Dr. Paul Joseph Goebbels, during a speach in September 1934.
Paul Joseph Goebbels

But none of these arguments will wash. Yes, he was an outspoken Nazi for only a few years in the 1930s, until he was removed from his post as university rector – but after that, he never openly opposed the regime, and in his private notebooks continued to express admiration for Hitler’s regime. Yes, a lot of Germans were Nazis – but nobody’s asking us to treat their philosophical reflections with respect. Yes, he might not have been as evil as Goebbels or Goering or Hitler himself, but what kind of standard is that to hold a philosopher up to?

T.S. Eliot

As for the idea that Heidegger’s philosophy and his Nazism can be viewed as unrelated to each other – no, this won’t do. T.S. Eliot was an anti-Semite too, and his anti-Semitism crops up once or twice in his poetry. But it doesn’t completely cancel out the value of his work. Eliot was an artist. Heidegger was not. He was a systematic thinker, all of whose ideas were parts of a coherent whole. His philosophy, indeed, was all he had to offer, and his prose was nothing more or less than a sturdy vehicle by means of which he communicated it. And an inextricable element of Heidegger’s philosophy was his Nazism.

Adolf Hitler, Austrian born dictator of Nazi Germany, 1938. Hitler (1889-1945) became leader of the National Socialist German Workers (Nazi) party in 1921. After an unsuccessful coup attempt in Munich in 1923, for which he was briefly imprisoned, Hitler set about pursuing power by democratic means. His nationalistic and anti-semitic message quickly gained support in a Germany humiliated by defeat in World War I and the harsh terms of the Treaty of Versailles and, from the late 1920s, suffering from economic collapse. Hitler came to power in 1933, and persuaded the Reichstag (parliament) to grant him dictatorial powers. He proceeded to crush opposition both within his own party and throughout German society, and set about re-arming Germany. Hitler's aggressive policy of territorial expansion to secure 'lebensraum' (living space) for the German people eventually plunged the world into the Second World War. A print from Kampf um's Dritte Reich: Historische Bilderfolge, Berlin, 1933. (Photo by The Print Collector/Print Collector/Getty Images)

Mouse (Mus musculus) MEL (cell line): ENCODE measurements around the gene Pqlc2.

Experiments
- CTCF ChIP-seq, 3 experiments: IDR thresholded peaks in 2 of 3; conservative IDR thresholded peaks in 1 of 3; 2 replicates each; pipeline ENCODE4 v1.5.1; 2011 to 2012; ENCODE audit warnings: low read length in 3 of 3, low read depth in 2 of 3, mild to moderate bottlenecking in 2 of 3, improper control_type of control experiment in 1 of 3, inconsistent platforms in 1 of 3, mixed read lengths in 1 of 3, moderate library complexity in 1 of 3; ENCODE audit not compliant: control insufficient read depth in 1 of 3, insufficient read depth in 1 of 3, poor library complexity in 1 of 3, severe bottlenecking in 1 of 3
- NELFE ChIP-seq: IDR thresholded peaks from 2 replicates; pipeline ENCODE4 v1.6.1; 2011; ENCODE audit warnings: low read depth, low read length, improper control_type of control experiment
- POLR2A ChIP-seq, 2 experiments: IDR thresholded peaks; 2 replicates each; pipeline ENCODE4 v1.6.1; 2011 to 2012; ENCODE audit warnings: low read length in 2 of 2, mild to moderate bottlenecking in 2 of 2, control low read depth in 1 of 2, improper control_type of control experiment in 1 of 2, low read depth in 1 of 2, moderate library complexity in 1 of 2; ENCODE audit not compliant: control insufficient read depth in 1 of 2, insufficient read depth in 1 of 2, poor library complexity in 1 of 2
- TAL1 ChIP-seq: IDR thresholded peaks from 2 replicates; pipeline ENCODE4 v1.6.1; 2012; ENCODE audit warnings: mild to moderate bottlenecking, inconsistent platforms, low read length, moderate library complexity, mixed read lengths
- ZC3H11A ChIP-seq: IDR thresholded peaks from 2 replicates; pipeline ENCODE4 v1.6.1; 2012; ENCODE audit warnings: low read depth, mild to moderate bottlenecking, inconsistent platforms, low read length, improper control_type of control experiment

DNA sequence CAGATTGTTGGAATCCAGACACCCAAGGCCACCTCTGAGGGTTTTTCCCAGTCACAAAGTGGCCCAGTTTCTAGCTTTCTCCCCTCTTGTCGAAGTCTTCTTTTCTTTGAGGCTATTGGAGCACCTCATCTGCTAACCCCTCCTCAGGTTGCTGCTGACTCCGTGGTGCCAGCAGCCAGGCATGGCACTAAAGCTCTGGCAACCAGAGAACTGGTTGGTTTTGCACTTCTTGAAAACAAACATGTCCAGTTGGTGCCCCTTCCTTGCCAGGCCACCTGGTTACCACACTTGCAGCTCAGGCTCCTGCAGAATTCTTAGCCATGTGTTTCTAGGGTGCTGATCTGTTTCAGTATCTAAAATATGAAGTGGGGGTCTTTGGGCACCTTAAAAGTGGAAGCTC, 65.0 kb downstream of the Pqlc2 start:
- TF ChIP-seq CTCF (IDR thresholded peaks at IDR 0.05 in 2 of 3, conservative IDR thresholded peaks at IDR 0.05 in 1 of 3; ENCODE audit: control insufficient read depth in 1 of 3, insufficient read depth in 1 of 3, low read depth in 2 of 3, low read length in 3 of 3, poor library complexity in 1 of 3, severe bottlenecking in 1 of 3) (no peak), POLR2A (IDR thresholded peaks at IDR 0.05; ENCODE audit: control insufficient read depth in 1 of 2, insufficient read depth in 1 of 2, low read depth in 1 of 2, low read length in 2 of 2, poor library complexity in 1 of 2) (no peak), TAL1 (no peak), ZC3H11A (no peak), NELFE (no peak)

Many a professional philosopher, to be sure, has strenuously resisted this view. There is a tendency in the philosophical profession to act as if a philosopher’s real-life conduct, prejudices, and public statements do not necessary have anything to do with the value of his published philosophical works. They behave as if philosophy is all about abstractions on the page or in the classroom. On the contrary, philosophy is supposed to be a guide to living life, a set of prescriptions for how to conduct oneself in the company of one’s fellowman.

For years, Heidgegger’s defenders sought to preserve a firewall between his Nazism and his philosophy. Then, in 2014, came the publication of his so-called Black Notebooks, which contained expressions of Nazi enthusiasm and Jew-hatred more vehement than anything of his that had been previously published. The notebooks, which were widely discussed and reviewed, made it harder than ever for his admirers to dismiss or minimize his politics and prejudices. More on this tomorrow.